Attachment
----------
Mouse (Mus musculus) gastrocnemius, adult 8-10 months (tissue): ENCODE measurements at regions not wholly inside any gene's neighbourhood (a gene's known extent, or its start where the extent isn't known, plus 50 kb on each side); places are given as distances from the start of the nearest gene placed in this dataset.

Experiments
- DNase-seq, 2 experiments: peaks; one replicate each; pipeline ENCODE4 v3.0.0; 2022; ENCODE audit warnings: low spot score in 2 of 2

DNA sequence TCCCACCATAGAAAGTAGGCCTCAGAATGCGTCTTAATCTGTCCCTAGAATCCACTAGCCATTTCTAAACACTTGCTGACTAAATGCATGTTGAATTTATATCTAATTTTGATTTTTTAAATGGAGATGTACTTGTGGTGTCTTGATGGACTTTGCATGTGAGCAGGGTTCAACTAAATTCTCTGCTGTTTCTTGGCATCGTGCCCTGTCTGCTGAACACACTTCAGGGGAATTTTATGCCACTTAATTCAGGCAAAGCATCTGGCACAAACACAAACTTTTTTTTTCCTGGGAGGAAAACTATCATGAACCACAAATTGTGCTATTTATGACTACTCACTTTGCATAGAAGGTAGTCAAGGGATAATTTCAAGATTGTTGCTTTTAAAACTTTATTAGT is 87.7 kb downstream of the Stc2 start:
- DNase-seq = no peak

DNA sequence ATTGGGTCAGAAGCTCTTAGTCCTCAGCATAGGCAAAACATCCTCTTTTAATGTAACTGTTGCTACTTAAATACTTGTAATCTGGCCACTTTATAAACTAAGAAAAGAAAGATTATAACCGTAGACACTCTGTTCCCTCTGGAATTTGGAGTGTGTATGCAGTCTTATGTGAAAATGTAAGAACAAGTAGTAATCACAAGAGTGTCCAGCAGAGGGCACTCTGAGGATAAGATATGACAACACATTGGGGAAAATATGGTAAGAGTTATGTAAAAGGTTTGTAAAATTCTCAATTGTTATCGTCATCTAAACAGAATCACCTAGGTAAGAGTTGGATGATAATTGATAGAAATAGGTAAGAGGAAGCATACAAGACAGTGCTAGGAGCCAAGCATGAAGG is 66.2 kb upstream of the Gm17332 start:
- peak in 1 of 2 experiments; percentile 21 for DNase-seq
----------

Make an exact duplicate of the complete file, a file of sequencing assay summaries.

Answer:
Mouse (Mus musculus) gastrocnemius, adult 8-10 months (tissue): ENCODE measurements at regions not wholly inside any gene's neighbourhood (a gene's known extent, or its start where the extent isn't known, plus 50 kb on each side); places are given as distances from the start of the nearest gene placed in this dataset.

Experiments
- DNase-seq, 2 experiments: peaks; one replicate each; pipeline ENCODE4 v3.0.0; 2022; ENCODE audit warnings: low spot score in 2 of 2

DNA sequence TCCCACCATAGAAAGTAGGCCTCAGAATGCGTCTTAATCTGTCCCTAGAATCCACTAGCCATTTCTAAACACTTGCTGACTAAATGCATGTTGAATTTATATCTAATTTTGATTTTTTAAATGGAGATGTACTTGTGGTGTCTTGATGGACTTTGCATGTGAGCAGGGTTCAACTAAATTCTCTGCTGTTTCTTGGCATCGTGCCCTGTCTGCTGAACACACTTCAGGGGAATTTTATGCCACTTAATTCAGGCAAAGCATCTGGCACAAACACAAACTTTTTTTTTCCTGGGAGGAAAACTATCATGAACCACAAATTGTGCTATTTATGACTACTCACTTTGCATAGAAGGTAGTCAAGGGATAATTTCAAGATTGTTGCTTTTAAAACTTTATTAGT is 87.7 kb downstream of the Stc2 start:
- DNase-seq = no peak

DNA sequence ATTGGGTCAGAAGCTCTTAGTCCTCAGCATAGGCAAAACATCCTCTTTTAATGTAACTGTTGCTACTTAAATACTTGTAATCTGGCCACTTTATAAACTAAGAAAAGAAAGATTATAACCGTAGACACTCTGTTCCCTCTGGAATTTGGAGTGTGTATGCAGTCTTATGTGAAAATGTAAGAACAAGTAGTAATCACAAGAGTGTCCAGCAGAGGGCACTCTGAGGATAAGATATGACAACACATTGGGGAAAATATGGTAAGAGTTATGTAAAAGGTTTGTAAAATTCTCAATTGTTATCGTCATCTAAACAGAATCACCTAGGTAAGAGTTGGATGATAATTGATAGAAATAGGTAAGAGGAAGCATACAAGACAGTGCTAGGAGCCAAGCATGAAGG is 66.2 kb upstream of the Gm17332 start:
- peak in 1 of 2 experiments; percentile 21 for DNase-seq